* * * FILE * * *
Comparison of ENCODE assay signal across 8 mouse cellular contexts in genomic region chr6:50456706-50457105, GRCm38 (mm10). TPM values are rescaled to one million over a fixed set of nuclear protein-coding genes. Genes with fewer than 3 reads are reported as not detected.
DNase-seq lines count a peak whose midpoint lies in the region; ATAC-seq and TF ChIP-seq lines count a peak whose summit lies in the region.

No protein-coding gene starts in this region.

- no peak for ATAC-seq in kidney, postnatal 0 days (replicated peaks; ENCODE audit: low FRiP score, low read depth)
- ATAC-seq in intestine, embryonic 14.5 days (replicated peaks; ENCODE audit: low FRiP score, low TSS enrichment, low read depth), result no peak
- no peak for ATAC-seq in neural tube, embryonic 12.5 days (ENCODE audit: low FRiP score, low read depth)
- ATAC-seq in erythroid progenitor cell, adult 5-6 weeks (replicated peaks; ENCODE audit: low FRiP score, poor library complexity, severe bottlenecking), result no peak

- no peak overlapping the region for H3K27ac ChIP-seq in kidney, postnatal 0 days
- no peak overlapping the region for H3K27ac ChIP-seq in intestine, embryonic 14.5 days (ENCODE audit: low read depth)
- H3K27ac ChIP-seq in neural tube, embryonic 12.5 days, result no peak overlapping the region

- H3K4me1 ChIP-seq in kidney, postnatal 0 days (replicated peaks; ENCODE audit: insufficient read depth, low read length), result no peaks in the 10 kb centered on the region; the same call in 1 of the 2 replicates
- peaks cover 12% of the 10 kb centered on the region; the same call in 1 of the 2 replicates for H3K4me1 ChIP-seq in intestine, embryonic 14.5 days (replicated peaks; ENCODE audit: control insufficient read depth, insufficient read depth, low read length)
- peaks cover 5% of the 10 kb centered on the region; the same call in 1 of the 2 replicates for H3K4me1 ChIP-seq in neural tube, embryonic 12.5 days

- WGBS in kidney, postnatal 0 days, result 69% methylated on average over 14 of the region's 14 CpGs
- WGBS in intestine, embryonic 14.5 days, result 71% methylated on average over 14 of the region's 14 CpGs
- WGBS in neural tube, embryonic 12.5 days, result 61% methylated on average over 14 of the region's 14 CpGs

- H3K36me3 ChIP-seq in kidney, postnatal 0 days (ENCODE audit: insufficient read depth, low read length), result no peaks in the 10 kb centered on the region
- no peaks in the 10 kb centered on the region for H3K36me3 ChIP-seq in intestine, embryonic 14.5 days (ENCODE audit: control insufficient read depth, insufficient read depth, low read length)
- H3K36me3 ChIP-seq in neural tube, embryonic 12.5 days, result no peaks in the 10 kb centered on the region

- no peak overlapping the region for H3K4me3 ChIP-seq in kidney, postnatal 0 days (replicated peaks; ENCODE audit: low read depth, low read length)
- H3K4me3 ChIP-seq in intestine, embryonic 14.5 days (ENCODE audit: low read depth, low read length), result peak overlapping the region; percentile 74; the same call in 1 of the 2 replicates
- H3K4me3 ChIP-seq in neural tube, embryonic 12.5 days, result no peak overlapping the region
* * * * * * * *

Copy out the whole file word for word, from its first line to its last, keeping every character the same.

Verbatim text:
Comparison of ENCODE assay signal across 8 mouse cellular contexts in genomic region chr6:50456706-50457105, GRCm38 (mm10). TPM values are rescaled to one million over a fixed set of nuclear protein-coding genes. Genes with fewer than 3 reads are reported as not detected.
DNase-seq lines count a peak whose midpoint lies in the region; ATAC-seq and TF ChIP-seq lines count a peak whose summit lies in the region.

No protein-coding gene starts in this region.

- no peak for ATAC-seq in kidney, postnatal 0 days (replicated peaks; ENCODE audit: low FRiP score, low read depth)
- ATAC-seq in intestine, embryonic 14.5 days (replicated peaks; ENCODE audit: low FRiP score, low TSS enrichment, low read depth), result no peak
- no peak for ATAC-seq in neural tube, embryonic 12.5 days (ENCODE audit: low FRiP score, low read depth)
- ATAC-seq in erythroid progenitor cell, adult 5-6 weeks (replicated peaks; ENCODE audit: low FRiP score, poor library complexity, severe bottlenecking), result no peak

- no peak overlapping the region for H3K27ac ChIP-seq in kidney, postnatal 0 days
- no peak overlapping the region for H3K27ac ChIP-seq in intestine, embryonic 14.5 days (ENCODE audit: low read depth)
- H3K27ac ChIP-seq in neural tube, embryonic 12.5 days, result no peak overlapping the region

- H3K4me1 ChIP-seq in kidney, postnatal 0 days (replicated peaks; ENCODE audit: insufficient read depth, low read length), result no peaks in the 10 kb centered on the region; the same call in 1 of the 2 replicates
- peaks cover 12% of the 10 kb centered on the region; the same call in 1 of the 2 replicates for H3K4me1 ChIP-seq in intestine, embryonic 14.5 days (replicated peaks; ENCODE audit: control insufficient read depth, insufficient read depth, low read length)
- peaks cover 5% of the 10 kb centered on the region; the same call in 1 of the 2 replicates for H3K4me1 ChIP-seq in neural tube, embryonic 12.5 days

- WGBS in kidney, postnatal 0 days, result 69% methylated on average over 14 of the region's 14 CpGs
- WGBS in intestine, embryonic 14.5 days, result 71% methylated on average over 14 of the region's 14 CpGs
- WGBS in neural tube, embryonic 12.5 days, result 61% methylated on average over 14 of the region's 14 CpGs

- H3K36me3 ChIP-seq in kidney, postnatal 0 days (ENCODE audit: insufficient read depth, low read length), result no peaks in the 10 kb centered on the region
- no peaks in the 10 kb centered on the region for H3K36me3 ChIP-seq in intestine, embryonic 14.5 days (ENCODE audit: control insufficient read depth, insufficient read depth, low read length)
- H3K36me3 ChIP-seq in neural tube, embryonic 12.5 days, result no peaks in the 10 kb centered on the region

- no peak overlapping the region for H3K4me3 ChIP-seq in kidney, postnatal 0 days (replicated peaks; ENCODE audit: low read depth, low read length)
- H3K4me3 ChIP-seq in intestine, embryonic 14.5 days (ENCODE audit: low read depth, low read length), result peak overlapping the region; percentile 74; the same call in 1 of the 2 replicates
- H3K4me3 ChIP-seq in neural tube, embryonic 12.5 days, result no peak overlapping the region